Disabled Lives Matter


June 20, 2022

Season 02, Episode 16
Co-Hosts: Nadine Vogel & Norma Stanley
Guest: Dona Harris

Intro: [Music playing in background] Disabled Lives Matter... here we go!

Voiceover: Hello and welcome to this week's episode of the disabled lives matter podcast. Let's welcome co-hosts Nadine Vogel and Norma Stanley.

Nadine Vogel: Hello everyone, this is nadine vogel one of your host of disabled lives matter we are a podcast but actually we are more than a podcast we are a movement and, as always, I am joined by my fabulous co host norma stanley hey norma.

Norma: How are you.

Nadine Vogel: Good norma I know you and I have been waiting for this interview to talk with Dona Harris.

Nadine Vogel: Dona Harris has done a lot of things, but, most recently, she has founded a business and she's the CEO and executive director.

Nadine Vogel: of an organization called.

Nadine Vogel: Great day Family Connections hi Donna, how are you.

Dona Harris: i'm great nadine, how are you.

Nadine Vogel: I am good i'm even better because we're talking now today so, can you tell us a little bit about Great Day Family Connections.

Dona Harris: Well, I call it Great Day Family Connections, a family enrichment program and it took me a long time to even get to that.

Dona Harris: But basically it's because as families, I think we've lost the ability to communicate and we're taking we have taken the ability for parents to be those first teachers out of their hands and as well as stop them from.

Dona Harris: what's the word i'm looking for for taking leadership, you know there's so much history that that parents aren't sharing with the children anymore.

Dona Harris: And values and morals and how to communicate, you know how to take care of their own personal finances and things like that that we've left up to the school systems and we left up to community at large.

Dona Harris: And I call it, this bring it back to the household you know that time and I will sit around my grandmother's kitchen table with my mother and my cousins and we'd have these family discussions that you just don't see or hear about anymore.

Nadine Vogel: Right right well you know it's interesting that you say that because norma and I both are special needs moms.

Nadine Vogel: And you know we've had conversations that you know, especially when our girls were younger they're adults now, but when they were younger.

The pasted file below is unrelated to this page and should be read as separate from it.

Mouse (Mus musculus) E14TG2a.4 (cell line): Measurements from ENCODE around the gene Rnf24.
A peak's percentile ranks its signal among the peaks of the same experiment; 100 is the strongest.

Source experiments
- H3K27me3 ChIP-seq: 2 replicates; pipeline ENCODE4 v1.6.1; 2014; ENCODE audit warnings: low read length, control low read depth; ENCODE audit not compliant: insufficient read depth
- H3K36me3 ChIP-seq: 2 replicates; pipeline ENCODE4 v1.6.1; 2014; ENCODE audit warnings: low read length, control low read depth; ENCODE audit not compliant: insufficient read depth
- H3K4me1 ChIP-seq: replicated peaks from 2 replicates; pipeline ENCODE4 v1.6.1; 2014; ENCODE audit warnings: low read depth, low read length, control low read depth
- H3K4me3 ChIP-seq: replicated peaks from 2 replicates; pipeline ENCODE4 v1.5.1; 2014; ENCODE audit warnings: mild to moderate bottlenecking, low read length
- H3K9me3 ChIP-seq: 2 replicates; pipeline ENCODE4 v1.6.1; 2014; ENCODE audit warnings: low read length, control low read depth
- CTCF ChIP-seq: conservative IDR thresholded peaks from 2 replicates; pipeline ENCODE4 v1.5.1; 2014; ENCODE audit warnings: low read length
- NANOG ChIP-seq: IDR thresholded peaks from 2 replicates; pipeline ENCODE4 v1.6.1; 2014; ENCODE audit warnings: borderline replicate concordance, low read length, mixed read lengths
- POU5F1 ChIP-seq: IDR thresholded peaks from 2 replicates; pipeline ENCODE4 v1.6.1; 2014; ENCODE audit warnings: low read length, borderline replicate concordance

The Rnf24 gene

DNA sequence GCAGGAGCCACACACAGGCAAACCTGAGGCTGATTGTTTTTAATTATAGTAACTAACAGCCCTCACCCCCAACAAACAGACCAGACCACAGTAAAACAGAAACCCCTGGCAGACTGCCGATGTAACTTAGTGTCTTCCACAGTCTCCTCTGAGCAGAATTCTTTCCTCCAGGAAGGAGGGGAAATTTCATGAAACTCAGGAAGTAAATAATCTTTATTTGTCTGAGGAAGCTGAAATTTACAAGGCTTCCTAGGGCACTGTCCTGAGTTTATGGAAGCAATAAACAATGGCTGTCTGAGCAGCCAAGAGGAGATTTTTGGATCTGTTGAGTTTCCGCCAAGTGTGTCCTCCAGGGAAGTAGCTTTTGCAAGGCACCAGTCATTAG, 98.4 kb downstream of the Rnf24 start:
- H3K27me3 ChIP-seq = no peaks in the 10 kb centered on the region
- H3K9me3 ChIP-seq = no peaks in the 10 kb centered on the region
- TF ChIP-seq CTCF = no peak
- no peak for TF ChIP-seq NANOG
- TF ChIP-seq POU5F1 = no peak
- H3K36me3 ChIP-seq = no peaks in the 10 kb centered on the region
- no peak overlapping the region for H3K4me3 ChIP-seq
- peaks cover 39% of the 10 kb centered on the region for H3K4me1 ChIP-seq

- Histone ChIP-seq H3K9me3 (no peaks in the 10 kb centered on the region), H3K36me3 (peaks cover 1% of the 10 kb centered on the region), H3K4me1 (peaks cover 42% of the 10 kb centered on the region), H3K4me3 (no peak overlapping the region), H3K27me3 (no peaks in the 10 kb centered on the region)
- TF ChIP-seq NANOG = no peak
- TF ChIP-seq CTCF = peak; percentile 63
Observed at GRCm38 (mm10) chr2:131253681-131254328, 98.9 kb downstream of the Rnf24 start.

Nadine Vogel: How we would you know, in the school systems or to the doctors say we are the experts on our children right ready listen to us, so I really excited to hear about the organization so.

Nadine Vogel: You know, tell me a little bit more tell listeners a little bit more about what was behind it, what obviously this didn't just happen overnight you woke up one morning and said wow this is needed.

Nadine Vogel: Was that what was that genesis to get there .

Dona Harris: Oh it's an interesting journey.

Dona Harris: So I always remember my family time and, two, three things in my family and my life that I keep.

Dona Harris: is one that my mother used to get on the floor and play Jacks with us, I have a sister.

Dona Harris: And my mother told us how to play Jacks so I always remember sitting on the floor to playing jacks and my father taught us how to ride a bike and how to play cards and so playing cards, we were supposed to be learning numbers because we played poker we played.


Dona Harris: Um you know you name it, there was a card game that we played it so we also played um and then I remember one time it was raining and every Memorial Day, we would go out to flushing meadow park i'm from New York so we'd go out to flushing meadow park.

Nadine Vogel: Me too and I used to go to flushing meadow park.

Dona Harris: All right and you're how you would ride the surrey bikes right.

Nadine Vogel: Yep, yep.

Dona Harris: And so. And we would always get the.

Dona Harris: surrey and my parents and it was just such a great time and my cousins would come well one particular time, it was pouring.

Dona Harris: And, of course, you know as a kid you're.

Dona Harris: disappointed. so my mother took a blanket and put it out on the living room floor and we had a picnic and she turned the shower on and put us in a bathing suit.

Dona Harris: And would run back and forth, you know, like we were in a sprinkler.

Dona Harris: And I just remember that and I just remember how much fun that was so over the years when I you know went to school and graduated and you know blah blah and.

Dona Harris: I remember, working with women who were substance abusers and I was working at grady memorial hospital here in Georgia and that's when it was called grady memorial hospital.